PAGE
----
Conclusions and Relevance
In this GWAS on cCSC, we identified a locus on chromosome 1 at the CFH gene that was significantly associated with cCSC, and we report protective and risk-conferring haplotypes in this gene. Pathway analyses were enriched for complement genes, and gene expression analysis suggests a role for CFH, CFHR1, CFHR4, CD46, KCNT2, and TNFRSF10A in the disease. Taken together, these results underscore the potential importance of the complement pathway in the causative mechanisms of cCSC.
Central serous chorioretinopathy (CSC) is characterized by subretinal fluid accumulation between the neuroretina and the retinal pigment epithelium (RPE).1-3 Patients usually present with clinical symptoms of metamorphopsia and central vision impairment.4,5 Although acute CSC can show spontaneous resolution within 3 months, patients with chronic CSC (cCSC) have a prolonged presence of fluid with progressive loss of vision, permanent RPE alterations, and a reduced quality of life.4 Generally, CSC occurs more frequently in males (9.9 per 100 000) than females (1.7 per 100 000) and often presents at an age at which patients are still professionally active.6
The exact causative mechanism of cCSC is unknown, but clinical and experimental studies have implicated dysfunction of the RPE and hyperpermeability of the choroid in CSC.4 The disease has been associated with the use of corticosteroids, stress, and type A personality. Reports of familial occurrences of cCSC support a genetic component for the disease.1,3,4,7-11 Genetic studies on cCSC have been limited to candidate gene approaches; several associations have been reported with single-nucleotide polymorphisms (SNPs) in the genes age-related macular degeneration susceptibility 2 (ARMS2), cadherin 5 (CDH5), complement factor H (CFH), and the nuclear receptor subfamily 3 group C member 2 (NR3C2), as well as in copy number variations in the complement factor 4B (C4B) gene.12-16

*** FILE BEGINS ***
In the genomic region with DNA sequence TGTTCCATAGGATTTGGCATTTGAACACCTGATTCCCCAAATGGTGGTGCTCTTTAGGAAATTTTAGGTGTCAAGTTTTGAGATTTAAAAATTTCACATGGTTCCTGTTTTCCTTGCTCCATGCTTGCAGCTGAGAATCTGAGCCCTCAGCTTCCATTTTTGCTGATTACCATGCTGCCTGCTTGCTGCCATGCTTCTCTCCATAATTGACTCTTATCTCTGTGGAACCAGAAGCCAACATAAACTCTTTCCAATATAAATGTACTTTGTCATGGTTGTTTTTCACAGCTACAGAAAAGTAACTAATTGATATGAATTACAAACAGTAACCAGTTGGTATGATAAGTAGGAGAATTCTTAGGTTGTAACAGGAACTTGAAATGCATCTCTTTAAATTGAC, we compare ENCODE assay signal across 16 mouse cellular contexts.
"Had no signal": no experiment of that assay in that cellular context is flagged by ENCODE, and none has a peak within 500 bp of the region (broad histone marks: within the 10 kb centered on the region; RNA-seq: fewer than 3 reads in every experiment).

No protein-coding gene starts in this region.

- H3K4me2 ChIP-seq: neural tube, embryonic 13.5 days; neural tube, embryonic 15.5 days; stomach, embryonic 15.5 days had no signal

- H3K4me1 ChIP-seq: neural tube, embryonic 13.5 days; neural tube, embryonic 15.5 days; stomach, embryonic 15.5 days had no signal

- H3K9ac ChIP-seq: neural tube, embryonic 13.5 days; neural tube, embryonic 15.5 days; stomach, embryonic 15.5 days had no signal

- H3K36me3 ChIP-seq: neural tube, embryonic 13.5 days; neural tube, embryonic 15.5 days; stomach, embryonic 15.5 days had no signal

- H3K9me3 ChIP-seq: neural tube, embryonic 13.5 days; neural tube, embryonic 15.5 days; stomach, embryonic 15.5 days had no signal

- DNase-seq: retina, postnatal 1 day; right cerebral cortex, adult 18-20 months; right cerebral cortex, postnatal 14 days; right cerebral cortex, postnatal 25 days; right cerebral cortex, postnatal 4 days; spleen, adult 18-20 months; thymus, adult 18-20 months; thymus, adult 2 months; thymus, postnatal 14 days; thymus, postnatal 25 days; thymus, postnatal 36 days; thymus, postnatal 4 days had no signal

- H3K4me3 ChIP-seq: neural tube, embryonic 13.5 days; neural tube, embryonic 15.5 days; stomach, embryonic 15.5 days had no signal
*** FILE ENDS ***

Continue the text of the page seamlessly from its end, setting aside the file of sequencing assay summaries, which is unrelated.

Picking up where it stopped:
Unbiased genome-wide association studies (GWAS) have identified hundreds of genomic loci implicated in complex diseases, such as age-related macular degeneration (AMD), myopia, and glaucoma.17 Such approaches have shed light on the genetic architecture of these diseases; however, establishing functional links between identified loci and disease remains challenging. Besides having direct effects on protein function or structure, SNPs can also influence the expression of nearby (cis) or distal (trans) genes. Such regulatory genetic variants are called expression quantitative trait loci (eQTL).18 Several eQTL databases, linking genotype information to tissue expression of genes, have been established. One of the largest of these projects is the GTEx project, in which expression profiles of 44 tissues of 449 donors have been collected in version 6.18 These eQTL databases offer functional information on SNPs identified in GWAS, contribute to a better understanding of the studied disease trait, and can be used to predict expression in genotyped samples.19
In this study, we performed a GWAS involving European patients with cCSC and population control participants to identify new cCSC disease loci and to increase our knowledge on the causative mechanisms of this disease. Additionally, we performed pathway analyses to discover new pathways implicated in cCSC. Using publicly available eQTL data, we aimed to identify new candidate genes predicted to be associated with differential expression in patients with cCSC compared with control participants.